Faith & The Future

I hope the next decade will see bisexual discussion of religion and spirituality move away from a sterile choice – between sensible sexually liberated people who reject religion in all forms, on the one hand, and frustrated fundamentalists like Baroness Young on the other. I want to see the debate broaden out, not least because there is a great spiritual yearning among many in our community. And the churches mosques and synagogues are less monolithic than we might think.

There is a great block of reactionaries who argue that what the Church (mosque, synagogue) has taught about sex and marriage was said by God, has never changed, and is fundamentally aligned with human nature and destiny. In fact, there has always been a whole spectrum of Christian theology which rejects fundamentalism, what the church teaches about sex and marriage has changed repeatedly over the centuries, what the church condones in practice is not always what it preaches in principle.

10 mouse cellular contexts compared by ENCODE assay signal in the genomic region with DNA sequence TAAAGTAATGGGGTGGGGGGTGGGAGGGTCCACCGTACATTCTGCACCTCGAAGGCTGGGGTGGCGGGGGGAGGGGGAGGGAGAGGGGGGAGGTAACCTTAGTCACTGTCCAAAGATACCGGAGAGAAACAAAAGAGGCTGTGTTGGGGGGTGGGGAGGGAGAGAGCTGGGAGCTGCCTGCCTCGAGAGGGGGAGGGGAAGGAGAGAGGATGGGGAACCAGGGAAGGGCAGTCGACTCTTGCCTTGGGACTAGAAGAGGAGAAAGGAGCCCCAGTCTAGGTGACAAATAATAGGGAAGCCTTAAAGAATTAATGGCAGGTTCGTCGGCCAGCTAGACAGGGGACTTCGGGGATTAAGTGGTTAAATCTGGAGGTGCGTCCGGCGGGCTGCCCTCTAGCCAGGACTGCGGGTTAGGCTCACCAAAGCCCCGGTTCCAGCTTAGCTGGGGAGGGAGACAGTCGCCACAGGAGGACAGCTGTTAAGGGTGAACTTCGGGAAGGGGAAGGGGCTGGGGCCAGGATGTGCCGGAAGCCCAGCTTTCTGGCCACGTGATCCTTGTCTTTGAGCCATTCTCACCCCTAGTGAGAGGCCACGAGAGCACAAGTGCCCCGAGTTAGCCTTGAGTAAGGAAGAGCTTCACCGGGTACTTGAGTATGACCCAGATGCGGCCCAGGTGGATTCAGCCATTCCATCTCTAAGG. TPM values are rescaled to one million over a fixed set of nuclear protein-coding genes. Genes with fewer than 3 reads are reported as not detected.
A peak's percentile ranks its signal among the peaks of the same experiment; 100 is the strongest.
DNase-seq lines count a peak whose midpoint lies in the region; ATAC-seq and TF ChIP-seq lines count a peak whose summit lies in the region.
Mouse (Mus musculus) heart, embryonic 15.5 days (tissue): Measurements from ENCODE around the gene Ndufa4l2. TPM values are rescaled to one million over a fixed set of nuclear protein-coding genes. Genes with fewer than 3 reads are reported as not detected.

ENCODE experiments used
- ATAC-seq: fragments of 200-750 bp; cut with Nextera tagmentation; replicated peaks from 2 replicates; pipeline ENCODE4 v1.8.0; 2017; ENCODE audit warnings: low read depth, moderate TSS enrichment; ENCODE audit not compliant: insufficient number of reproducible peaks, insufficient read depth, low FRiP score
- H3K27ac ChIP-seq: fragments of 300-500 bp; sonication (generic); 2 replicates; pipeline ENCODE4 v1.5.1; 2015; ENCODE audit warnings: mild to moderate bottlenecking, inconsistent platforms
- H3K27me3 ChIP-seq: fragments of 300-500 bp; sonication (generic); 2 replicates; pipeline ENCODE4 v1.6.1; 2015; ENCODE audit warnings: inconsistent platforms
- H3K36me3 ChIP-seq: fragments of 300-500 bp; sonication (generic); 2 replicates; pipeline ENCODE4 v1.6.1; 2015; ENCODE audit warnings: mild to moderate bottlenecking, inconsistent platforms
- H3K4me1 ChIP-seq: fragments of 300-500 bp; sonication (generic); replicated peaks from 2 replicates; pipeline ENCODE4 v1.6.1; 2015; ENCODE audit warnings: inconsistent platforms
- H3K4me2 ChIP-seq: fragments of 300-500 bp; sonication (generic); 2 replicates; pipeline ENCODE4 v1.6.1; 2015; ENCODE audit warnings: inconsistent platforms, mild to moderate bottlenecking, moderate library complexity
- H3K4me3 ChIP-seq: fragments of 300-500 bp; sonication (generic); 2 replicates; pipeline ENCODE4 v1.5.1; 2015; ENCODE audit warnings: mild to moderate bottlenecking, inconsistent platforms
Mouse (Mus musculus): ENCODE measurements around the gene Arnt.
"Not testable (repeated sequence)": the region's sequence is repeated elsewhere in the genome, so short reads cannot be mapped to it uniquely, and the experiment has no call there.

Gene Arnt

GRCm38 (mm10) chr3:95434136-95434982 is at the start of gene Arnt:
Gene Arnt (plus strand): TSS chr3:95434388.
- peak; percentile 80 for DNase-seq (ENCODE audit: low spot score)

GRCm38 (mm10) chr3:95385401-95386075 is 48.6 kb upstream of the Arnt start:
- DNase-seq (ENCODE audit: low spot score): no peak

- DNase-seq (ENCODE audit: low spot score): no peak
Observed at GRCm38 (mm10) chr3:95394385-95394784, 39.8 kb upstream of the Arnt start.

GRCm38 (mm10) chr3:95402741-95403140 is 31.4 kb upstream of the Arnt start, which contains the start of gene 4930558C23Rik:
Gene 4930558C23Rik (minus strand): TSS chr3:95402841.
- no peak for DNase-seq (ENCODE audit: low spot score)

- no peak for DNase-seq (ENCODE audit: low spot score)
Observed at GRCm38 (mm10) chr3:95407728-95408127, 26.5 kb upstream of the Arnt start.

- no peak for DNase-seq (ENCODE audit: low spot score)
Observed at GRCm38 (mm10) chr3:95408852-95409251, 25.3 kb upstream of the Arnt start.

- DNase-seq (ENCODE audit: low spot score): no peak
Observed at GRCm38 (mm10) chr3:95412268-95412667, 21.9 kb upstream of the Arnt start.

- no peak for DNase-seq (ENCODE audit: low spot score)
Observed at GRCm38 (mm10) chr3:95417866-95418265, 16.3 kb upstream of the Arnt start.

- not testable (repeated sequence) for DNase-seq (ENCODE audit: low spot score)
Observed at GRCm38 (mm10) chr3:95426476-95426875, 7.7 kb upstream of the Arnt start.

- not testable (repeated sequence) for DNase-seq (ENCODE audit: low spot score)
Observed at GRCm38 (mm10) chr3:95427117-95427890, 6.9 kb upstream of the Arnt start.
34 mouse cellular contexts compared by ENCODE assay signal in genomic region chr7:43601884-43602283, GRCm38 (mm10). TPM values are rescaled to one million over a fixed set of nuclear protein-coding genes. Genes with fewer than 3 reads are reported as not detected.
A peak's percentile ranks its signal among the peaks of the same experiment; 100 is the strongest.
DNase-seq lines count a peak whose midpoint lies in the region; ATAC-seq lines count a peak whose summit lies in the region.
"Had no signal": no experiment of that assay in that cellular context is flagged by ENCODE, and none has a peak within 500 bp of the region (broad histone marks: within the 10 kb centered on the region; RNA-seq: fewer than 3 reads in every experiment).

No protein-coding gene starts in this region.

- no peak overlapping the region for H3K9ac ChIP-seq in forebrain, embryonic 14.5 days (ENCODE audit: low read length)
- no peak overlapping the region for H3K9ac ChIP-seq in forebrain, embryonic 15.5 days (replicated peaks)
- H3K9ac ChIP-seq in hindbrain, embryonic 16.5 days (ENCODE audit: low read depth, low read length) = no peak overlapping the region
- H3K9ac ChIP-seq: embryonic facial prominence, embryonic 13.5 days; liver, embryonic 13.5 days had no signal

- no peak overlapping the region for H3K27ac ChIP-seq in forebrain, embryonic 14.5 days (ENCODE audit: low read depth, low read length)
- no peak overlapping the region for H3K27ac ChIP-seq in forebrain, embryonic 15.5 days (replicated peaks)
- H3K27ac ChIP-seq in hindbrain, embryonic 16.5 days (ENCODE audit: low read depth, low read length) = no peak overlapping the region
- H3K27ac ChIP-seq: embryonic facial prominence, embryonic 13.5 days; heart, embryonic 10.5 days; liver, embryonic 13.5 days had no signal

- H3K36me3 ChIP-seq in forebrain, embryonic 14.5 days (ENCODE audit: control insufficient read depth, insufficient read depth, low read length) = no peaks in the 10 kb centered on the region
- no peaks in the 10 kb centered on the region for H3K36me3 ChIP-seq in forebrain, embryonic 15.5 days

We are now reading books by straight Christian bishops which avoid all the handwringing and picking through the letter of old texts, and which come out and say, “This is all nonsense, let us listen to gay people and let them teach us something.”

This is one of the great challenges – how we deal with the reality of different faith paths, whether it is paganism, or ecumenical experiments, or encounter groups between Jews and Muslims. Christians, for example, have to deal with fundamentally divided views on war, wealth, obedience to the government, abortion, marriage, divorce, women priests and yes, gays and what it really means to be a Christian. Jews have to deal with fundamentally different views about what it means to be a Jew. These times of turmoil are frightening but they can also be liberating. Every faith has its fundamentalist wing which tends to be violent, authoritarian, sexist and down on gays. I have no intention of leaving the fundamentalists in charge. I’ve as much right to the Christian tradition as they have.